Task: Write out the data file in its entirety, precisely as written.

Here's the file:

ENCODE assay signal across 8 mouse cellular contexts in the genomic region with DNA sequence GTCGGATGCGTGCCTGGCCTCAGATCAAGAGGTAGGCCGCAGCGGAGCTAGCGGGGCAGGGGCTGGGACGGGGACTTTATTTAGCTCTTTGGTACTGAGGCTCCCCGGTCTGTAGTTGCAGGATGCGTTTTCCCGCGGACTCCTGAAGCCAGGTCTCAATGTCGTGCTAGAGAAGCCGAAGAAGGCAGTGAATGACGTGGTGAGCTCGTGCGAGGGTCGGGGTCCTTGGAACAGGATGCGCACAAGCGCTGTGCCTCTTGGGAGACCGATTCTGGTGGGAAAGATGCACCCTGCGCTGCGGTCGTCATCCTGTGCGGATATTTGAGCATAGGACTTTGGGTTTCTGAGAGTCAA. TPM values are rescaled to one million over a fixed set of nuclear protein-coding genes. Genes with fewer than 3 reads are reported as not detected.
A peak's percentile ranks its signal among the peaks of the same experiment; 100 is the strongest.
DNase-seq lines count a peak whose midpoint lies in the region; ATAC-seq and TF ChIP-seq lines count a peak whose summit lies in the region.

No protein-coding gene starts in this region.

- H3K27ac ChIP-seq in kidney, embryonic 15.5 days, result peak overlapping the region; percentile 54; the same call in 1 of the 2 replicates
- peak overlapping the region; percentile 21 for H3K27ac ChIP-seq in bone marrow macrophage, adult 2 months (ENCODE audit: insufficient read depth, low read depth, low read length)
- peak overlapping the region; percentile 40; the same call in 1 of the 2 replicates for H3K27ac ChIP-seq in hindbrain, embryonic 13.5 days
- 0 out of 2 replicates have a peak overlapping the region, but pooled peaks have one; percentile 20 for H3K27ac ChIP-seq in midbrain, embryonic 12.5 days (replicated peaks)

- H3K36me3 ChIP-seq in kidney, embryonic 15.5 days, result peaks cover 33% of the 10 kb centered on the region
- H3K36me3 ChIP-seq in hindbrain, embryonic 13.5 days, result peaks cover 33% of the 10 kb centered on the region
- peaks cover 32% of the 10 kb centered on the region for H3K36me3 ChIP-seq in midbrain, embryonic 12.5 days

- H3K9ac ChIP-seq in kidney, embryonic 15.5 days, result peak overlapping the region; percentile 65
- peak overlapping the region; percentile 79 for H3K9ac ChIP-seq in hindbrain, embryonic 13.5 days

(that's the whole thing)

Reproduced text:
ENCODE assay signal across 8 mouse cellular contexts in the genomic region with DNA sequence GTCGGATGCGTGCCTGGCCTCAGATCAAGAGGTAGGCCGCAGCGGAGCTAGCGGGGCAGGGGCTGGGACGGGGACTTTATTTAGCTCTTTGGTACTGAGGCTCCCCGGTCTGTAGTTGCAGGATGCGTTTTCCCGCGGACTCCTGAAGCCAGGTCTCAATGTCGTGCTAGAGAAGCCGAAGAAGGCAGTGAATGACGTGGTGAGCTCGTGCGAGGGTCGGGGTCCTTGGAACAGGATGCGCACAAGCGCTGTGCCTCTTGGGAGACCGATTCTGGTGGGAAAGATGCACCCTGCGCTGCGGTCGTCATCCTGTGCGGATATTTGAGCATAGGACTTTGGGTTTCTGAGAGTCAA. TPM values are rescaled to one million over a fixed set of nuclear protein-coding genes. Genes with fewer than 3 reads are reported as not detected.
A peak's percentile ranks its signal among the peaks of the same experiment; 100 is the strongest.
DNase-seq lines count a peak whose midpoint lies in the region; ATAC-seq and TF ChIP-seq lines count a peak whose summit lies in the region.

No protein-coding gene starts in this region.

- H3K27ac ChIP-seq in kidney, embryonic 15.5 days, result peak overlapping the region; percentile 54; the same call in 1 of the 2 replicates
- peak overlapping the region; percentile 21 for H3K27ac ChIP-seq in bone marrow macrophage, adult 2 months (ENCODE audit: insufficient read depth, low read depth, low read length)
- peak overlapping the region; percentile 40; the same call in 1 of the 2 replicates for H3K27ac ChIP-seq in hindbrain, embryonic 13.5 days
- 0 out of 2 replicates have a peak overlapping the region, but pooled peaks have one; percentile 20 for H3K27ac ChIP-seq in midbrain, embryonic 12.5 days (replicated peaks)

- H3K36me3 ChIP-seq in kidney, embryonic 15.5 days, result peaks cover 33% of the 10 kb centered on the region
- H3K36me3 ChIP-seq in hindbrain, embryonic 13.5 days, result peaks cover 33% of the 10 kb centered on the region
- peaks cover 32% of the 10 kb centered on the region for H3K36me3 ChIP-seq in midbrain, embryonic 12.5 days

- H3K9ac ChIP-seq in kidney, embryonic 15.5 days, result peak overlapping the region; percentile 65
- peak overlapping the region; percentile 79 for H3K9ac ChIP-seq in hindbrain, embryonic 13.5 days